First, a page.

Saturday, May 2, 2009
#27 Del Unser
Who was this player?
Del Unser, utility player, Philadelphia Phillies
Unser's 1979 season was previewed in a previous blog for his "Highlights" card. I won't recap that again here.
Born the son of a major league catcher, Delbert Bernard Unser enjoyed a 15-year career with five teams, primarily with the Phillies. Unser broke in with the Washington Senators in 1968 and won the Sporting News Rookie of the Year award that season. The following year, he led the American League in triples and was ninth in the league in hits. Unser was the Senators regular center fielder for four seasons before he was traded to the Cleveland Indians in 1972 and was the Phillies CF in 1973 and 1974.
He was part of the trade that brought Tug McGraw to Philly when he was shipped to the Mets in 1975. In New York, he reached his career best in batting (.294) but was traded again in mid-season 1976, this time to the Montreal Expos. It was in Montreal that Unser's playing time as a regular began to diminish. He went back to the Phillies as a free agent for the 1979 season.
After establishing himself as a record-setting pinch-hitter, he helped the Phillies win the World Series in 1980. In the decisive Game Five of the LCS, he went 2-for-2 after coming in as a pinch hitter and then staying in the game, and he drove in a run and scored two, including the game winner in the tenth inning. In Game Two of the World Series, he hit a pinch double off Royals relief ace Dan Quisenberry in the Phillies' eighth-inning come-from-behind rally. In Game Five, another pinch double off Quisenberry in the ninth inning tied the game; Unser moved to third on a sacrifice fly and scored the game winner on an infield single. Unser retired after the 1982 season.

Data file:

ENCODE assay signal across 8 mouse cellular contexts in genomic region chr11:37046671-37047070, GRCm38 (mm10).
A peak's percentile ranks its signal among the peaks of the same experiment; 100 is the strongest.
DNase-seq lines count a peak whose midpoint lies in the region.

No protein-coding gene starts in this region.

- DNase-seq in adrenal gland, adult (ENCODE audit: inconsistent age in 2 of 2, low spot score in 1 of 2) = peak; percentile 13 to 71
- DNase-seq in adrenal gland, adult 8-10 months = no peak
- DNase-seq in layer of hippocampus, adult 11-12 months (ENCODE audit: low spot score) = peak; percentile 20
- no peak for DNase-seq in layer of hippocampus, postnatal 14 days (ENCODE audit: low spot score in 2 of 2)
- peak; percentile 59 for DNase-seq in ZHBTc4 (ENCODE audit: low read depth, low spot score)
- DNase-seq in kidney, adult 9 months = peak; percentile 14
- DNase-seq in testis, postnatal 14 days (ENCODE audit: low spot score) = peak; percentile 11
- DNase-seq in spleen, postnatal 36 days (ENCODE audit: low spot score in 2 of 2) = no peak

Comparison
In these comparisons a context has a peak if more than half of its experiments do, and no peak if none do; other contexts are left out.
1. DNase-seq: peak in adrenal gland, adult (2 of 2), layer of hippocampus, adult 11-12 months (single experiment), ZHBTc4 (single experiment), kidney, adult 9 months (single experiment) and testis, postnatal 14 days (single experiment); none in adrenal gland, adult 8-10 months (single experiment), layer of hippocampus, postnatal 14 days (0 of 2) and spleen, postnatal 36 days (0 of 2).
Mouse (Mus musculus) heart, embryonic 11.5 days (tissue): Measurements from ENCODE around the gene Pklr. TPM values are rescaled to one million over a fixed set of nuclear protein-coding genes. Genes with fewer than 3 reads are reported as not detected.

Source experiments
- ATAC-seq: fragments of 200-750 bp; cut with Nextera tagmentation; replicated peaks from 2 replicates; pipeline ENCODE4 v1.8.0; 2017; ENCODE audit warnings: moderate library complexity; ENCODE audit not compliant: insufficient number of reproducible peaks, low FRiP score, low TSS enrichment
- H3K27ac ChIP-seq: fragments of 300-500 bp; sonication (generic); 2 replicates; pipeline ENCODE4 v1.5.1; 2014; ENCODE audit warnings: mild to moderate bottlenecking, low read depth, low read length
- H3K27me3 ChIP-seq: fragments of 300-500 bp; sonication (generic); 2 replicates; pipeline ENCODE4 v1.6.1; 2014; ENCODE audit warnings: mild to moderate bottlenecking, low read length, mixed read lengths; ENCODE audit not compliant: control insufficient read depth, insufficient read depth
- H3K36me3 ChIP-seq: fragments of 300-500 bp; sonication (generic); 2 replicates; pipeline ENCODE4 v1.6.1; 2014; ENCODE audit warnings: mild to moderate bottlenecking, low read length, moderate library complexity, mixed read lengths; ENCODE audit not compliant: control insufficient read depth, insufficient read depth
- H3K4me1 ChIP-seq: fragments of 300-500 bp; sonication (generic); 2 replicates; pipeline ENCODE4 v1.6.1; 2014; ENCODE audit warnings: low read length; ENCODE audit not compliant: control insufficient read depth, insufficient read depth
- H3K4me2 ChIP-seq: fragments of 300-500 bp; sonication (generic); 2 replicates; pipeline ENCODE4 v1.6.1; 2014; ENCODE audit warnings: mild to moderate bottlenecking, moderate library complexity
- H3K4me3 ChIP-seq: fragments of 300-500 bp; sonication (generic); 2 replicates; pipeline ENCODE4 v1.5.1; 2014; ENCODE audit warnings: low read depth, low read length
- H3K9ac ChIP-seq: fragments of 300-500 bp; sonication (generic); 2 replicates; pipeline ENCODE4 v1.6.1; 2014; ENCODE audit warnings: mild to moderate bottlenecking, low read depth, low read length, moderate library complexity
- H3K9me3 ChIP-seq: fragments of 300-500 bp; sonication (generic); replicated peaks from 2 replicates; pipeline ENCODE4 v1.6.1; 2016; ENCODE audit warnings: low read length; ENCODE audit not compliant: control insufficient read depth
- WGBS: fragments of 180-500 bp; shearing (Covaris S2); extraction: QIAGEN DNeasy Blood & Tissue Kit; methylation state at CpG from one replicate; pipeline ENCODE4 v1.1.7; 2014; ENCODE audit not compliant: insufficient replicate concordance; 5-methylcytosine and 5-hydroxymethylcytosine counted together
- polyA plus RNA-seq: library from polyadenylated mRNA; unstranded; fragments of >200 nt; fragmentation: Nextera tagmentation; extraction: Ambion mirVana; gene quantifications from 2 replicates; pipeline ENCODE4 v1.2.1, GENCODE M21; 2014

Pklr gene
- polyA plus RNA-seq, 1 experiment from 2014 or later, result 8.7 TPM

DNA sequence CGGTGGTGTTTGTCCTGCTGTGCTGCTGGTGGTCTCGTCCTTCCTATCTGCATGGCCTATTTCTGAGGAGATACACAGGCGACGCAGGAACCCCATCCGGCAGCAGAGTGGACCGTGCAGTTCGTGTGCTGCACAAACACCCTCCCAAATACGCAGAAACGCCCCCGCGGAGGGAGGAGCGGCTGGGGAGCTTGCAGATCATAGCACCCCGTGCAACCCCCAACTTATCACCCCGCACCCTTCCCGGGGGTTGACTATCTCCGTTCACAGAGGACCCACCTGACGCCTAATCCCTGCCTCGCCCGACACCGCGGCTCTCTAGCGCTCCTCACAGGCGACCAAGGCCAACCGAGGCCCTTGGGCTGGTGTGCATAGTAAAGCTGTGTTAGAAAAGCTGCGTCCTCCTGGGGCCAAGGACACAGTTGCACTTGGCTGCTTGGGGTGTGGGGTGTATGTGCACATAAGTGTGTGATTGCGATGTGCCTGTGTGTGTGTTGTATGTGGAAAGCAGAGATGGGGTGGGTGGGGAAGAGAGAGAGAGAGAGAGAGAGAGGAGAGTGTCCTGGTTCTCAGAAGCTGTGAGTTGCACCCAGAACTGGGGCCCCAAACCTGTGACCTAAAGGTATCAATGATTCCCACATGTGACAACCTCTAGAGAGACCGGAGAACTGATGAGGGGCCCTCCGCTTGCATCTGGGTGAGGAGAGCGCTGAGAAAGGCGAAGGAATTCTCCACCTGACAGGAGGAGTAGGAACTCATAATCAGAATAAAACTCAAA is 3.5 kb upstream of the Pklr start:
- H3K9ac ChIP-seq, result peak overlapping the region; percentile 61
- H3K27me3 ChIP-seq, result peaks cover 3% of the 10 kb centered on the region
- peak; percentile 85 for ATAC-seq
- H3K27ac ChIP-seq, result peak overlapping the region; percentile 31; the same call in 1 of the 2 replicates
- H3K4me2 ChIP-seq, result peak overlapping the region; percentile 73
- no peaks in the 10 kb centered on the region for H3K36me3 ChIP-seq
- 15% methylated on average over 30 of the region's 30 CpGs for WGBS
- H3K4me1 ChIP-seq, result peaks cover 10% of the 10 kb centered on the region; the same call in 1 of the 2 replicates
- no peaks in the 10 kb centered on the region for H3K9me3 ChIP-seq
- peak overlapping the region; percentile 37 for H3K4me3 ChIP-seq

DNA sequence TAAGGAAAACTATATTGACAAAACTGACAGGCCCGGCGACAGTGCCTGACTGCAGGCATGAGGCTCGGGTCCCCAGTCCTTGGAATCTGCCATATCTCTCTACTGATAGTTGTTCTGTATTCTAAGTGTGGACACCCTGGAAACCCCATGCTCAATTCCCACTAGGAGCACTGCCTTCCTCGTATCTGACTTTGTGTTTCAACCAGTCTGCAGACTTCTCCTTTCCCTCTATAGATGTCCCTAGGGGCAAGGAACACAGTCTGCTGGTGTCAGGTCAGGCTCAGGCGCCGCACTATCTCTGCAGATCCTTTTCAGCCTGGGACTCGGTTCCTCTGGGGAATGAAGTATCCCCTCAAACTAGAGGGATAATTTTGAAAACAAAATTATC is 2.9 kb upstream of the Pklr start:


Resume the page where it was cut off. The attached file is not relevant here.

Why I love this card
The previous post, I commented on Marty Pattin's hat. With this card, Unser is the first player featured to not be sporting any headwear. While Unser doesn't sport the traditional 1970s hairstyle it does have a REO Speedwagon look to it.
Unser threw out the ceremonial
first pitch at the first game of the Washington Nationals. It was fitting since Unser began his career in Washington, and Nationals were the recently transplanted Montreal Expos (another of Unser's former teams). To complete the theme, the Nationals were hosting the Philadelphia Phillies.